Brainstorm by Rebecca Jordan-Young.

  10. SaraC says:

    Landscape for a Good Woman: A Story of Two Lives by Carolyn Kay Steedman. Absurdly awesome and thought-provoking book.

  11. may says:

    Luce Irigaray:
    Speculum of the Other Woman 1974, (Eng. trans. 1985)
    This Sex Which Is Not One 1977, (Eng. trans. 1985)

    Donna Haraway:
    Simians, Cyborgs and Women: The Reinvention of Nature
    and other works

  12. may says:

    And of course “A Room of One’s Own” by Woolf…

  13. Athenia says:

    Yes Means Yes edited by Jessica Valenti and Jaclyn Friedman

    The Mismeasure of Woman
    by Carol Tavris

    I also recommend Whipping Girl by Julia Serrano.

  14. Amanda says:

    Thanks so much, everyone! This is great, and I really appreciate the input! I can’t wait for summer-I can actually read for pleasure!

  15. Angel H. says:

    These are all great suggestions!

    Has anybody read both Queer (In)Justice) and The New Jim Crow? I’m curious because I had heard that The New Jim Crow, while good, doesn’t spend very much time talking about incarcerated LGBT people.

  16. LotusBecca says:

    The Handmaid’s Tale by Margaret Atwood is a great dystopian science fiction novel with a lot of feminist themes.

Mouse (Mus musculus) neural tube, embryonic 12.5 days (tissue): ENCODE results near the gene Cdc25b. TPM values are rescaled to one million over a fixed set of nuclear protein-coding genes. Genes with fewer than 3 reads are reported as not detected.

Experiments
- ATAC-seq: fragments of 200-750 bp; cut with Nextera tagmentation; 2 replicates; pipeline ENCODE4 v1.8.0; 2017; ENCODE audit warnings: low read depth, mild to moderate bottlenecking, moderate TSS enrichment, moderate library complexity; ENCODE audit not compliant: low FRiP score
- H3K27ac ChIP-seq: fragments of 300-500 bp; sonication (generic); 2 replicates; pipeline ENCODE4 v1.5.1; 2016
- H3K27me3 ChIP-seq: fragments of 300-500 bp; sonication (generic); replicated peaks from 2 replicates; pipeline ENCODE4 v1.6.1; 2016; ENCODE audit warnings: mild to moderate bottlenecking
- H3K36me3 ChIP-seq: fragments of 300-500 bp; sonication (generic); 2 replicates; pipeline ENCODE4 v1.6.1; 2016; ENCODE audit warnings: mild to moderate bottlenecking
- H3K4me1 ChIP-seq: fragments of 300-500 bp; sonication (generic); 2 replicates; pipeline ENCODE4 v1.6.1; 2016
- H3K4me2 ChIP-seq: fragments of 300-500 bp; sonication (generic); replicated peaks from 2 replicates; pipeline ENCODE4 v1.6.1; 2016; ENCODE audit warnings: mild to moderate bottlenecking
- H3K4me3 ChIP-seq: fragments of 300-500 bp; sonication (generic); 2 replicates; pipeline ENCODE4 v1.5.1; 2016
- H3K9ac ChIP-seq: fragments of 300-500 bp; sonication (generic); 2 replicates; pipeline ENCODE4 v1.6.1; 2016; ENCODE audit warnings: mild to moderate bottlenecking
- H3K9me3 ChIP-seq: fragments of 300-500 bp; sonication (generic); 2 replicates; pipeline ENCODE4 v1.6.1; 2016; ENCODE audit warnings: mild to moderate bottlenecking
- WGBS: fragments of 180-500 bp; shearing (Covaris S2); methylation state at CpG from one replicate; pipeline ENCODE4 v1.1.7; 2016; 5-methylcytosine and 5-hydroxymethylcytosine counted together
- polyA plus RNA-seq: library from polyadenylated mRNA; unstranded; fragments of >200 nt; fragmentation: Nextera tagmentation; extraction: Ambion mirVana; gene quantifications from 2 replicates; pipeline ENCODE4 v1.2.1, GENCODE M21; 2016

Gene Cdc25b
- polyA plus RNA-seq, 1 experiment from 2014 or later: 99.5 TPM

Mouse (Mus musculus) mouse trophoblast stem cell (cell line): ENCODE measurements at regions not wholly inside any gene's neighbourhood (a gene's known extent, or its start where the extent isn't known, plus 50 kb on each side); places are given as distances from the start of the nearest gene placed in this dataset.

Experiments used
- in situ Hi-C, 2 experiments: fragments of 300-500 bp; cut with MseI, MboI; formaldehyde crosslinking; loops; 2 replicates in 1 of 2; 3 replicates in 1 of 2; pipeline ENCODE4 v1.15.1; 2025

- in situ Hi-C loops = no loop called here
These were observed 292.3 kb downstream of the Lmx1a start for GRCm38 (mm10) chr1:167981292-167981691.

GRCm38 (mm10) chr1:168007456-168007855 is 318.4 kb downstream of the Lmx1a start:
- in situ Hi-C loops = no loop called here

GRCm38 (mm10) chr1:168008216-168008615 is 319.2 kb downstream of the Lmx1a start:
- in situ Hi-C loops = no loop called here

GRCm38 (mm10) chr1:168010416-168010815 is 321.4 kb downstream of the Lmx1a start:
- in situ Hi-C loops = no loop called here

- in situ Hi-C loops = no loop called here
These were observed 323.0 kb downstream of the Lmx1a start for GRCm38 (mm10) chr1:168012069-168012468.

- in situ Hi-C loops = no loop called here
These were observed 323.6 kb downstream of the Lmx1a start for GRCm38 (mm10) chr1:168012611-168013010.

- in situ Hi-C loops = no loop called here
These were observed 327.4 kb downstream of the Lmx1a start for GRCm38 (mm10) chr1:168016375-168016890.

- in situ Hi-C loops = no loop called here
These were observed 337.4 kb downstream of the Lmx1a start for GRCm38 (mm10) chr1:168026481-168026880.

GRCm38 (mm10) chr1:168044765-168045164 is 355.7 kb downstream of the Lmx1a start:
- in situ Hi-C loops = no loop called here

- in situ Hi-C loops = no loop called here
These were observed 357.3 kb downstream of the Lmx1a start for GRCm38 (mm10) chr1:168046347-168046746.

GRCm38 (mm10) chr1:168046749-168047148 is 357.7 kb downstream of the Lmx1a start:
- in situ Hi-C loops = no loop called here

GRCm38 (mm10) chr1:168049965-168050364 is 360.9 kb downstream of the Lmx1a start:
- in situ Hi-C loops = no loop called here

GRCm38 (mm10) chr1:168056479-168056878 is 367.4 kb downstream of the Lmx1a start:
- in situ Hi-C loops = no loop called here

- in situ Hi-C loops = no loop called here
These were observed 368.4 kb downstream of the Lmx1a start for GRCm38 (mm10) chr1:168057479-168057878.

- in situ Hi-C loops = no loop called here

Anarchism and Other Essays by Emma Goldman, a turn-of-the-century feminist, is mainly about other political topics but has some very good essays about women’s rights, some of which were pretty cutting edge for her time.

    Intercourse by Andrea Dworkin, a searing critique of mainstream society’s views on sexuality. I don’t agree with most of her overall political framework, but it’s one of the most beautifully and powerfully written books I’ve ever read and uncomfortably thought provoking.

    The Beauty Myth by Naomi Wolf is a good overview of the bullshit standards women are subjected to regarding our appearance and how much harm they cause.

    Gender Outlaw by Kate Bornstein is a good introduction to transgender issues and queer theory that’s not academic and written with a lot of humor and pizzazz. One of the most exciting books I’ve ever read, partially for personal reaons as I first read it when I was a deeply closeted trans woman, but it aims for a broad audience.

  17. Angel H. says:


    Outdated: Why Dating is Ruining Your Love Life by Samhita Mukhopadhyay

  18. Sarah says:

    “Feminism is for Everybody” is a nice intro to different areas of feminism, and bell hooks is a great writer. I would also recommend her book “Black Looks: Race and Representation” for a number of interesting essays about feminism and race.

    For something a little different, try “The Feminism and Visual Culture Reader” if you can find it at a library. It’s a textbook that is a collection of essays about feminism and art/visual culture. I think it’s a good book to take a look at whether you are interested in art or not. It has a lot of essays by key theorists (bell hooks again, Judith Butler, Laura Mulvey and more), and it also shows feminism’s impact on another field. Some of the specifically art history essays also show how feminism can be used as an analytical framework.

  19. LotusBecca says: